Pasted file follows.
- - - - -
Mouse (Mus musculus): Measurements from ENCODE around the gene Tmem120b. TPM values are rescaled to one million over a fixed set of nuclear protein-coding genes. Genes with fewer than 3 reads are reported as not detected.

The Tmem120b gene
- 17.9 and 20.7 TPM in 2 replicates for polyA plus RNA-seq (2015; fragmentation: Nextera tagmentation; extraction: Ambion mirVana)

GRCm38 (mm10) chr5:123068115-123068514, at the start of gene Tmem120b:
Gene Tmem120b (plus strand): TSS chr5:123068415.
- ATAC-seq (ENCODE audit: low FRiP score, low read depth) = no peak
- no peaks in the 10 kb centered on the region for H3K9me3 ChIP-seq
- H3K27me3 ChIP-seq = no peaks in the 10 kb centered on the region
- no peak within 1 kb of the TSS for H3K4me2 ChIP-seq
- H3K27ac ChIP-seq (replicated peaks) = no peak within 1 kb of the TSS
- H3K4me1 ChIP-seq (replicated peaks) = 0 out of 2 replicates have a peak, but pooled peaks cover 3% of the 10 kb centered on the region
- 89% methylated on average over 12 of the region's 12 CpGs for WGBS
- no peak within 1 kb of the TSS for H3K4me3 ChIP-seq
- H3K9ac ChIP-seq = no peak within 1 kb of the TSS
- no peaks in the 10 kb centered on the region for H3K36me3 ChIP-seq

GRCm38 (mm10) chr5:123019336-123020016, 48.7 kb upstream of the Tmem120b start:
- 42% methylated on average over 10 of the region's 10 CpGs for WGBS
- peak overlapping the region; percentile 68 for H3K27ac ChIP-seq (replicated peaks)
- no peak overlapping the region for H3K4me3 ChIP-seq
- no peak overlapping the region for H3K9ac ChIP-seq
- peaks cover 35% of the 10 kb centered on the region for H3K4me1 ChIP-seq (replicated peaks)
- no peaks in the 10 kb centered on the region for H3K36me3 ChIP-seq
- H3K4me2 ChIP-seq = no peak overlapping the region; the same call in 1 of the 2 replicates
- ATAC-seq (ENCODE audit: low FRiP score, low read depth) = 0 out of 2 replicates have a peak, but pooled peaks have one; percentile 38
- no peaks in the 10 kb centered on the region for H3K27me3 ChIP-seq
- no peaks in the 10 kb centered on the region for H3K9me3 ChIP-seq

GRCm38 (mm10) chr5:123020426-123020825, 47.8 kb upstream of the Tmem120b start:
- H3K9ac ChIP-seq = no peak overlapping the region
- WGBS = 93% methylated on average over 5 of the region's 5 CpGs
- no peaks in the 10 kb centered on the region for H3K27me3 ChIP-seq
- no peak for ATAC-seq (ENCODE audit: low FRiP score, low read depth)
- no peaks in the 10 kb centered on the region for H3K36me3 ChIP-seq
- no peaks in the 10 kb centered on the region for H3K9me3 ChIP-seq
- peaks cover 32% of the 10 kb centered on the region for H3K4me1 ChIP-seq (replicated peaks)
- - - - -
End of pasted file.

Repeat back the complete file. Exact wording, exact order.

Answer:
Mouse (Mus musculus): Measurements from ENCODE around the gene Tmem120b. TPM values are rescaled to one million over a fixed set of nuclear protein-coding genes. Genes with fewer than 3 reads are reported as not detected.

The Tmem120b gene
- 17.9 and 20.7 TPM in 2 replicates for polyA plus RNA-seq (2015; fragmentation: Nextera tagmentation; extraction: Ambion mirVana)

GRCm38 (mm10) chr5:123068115-123068514, at the start of gene Tmem120b:
Gene Tmem120b (plus strand): TSS chr5:123068415.
- ATAC-seq (ENCODE audit: low FRiP score, low read depth) = no peak
- no peaks in the 10 kb centered on the region for H3K9me3 ChIP-seq
- H3K27me3 ChIP-seq = no peaks in the 10 kb centered on the region
- no peak within 1 kb of the TSS for H3K4me2 ChIP-seq
- H3K27ac ChIP-seq (replicated peaks) = no peak within 1 kb of the TSS
- H3K4me1 ChIP-seq (replicated peaks) = 0 out of 2 replicates have a peak, but pooled peaks cover 3% of the 10 kb centered on the region
- 89% methylated on average over 12 of the region's 12 CpGs for WGBS
- no peak within 1 kb of the TSS for H3K4me3 ChIP-seq
- H3K9ac ChIP-seq = no peak within 1 kb of the TSS
- no peaks in the 10 kb centered on the region for H3K36me3 ChIP-seq

GRCm38 (mm10) chr5:123019336-123020016, 48.7 kb upstream of the Tmem120b start:
- 42% methylated on average over 10 of the region's 10 CpGs for WGBS
- peak overlapping the region; percentile 68 for H3K27ac ChIP-seq (replicated peaks)
- no peak overlapping the region for H3K4me3 ChIP-seq
- no peak overlapping the region for H3K9ac ChIP-seq
- peaks cover 35% of the 10 kb centered on the region for H3K4me1 ChIP-seq (replicated peaks)
- no peaks in the 10 kb centered on the region for H3K36me3 ChIP-seq
- H3K4me2 ChIP-seq = no peak overlapping the region; the same call in 1 of the 2 replicates
- ATAC-seq (ENCODE audit: low FRiP score, low read depth) = 0 out of 2 replicates have a peak, but pooled peaks have one; percentile 38
- no peaks in the 10 kb centered on the region for H3K27me3 ChIP-seq
- no peaks in the 10 kb centered on the region for H3K9me3 ChIP-seq

GRCm38 (mm10) chr5:123020426-123020825, 47.8 kb upstream of the Tmem120b start:
- H3K9ac ChIP-seq = no peak overlapping the region
- WGBS = 93% methylated on average over 5 of the region's 5 CpGs
- no peaks in the 10 kb centered on the region for H3K27me3 ChIP-seq
- no peak for ATAC-seq (ENCODE audit: low FRiP score, low read depth)
- no peaks in the 10 kb centered on the region for H3K36me3 ChIP-seq
- no peaks in the 10 kb centered on the region for H3K9me3 ChIP-seq
- peaks cover 32% of the 10 kb centered on the region for H3K4me1 ChIP-seq (replicated peaks)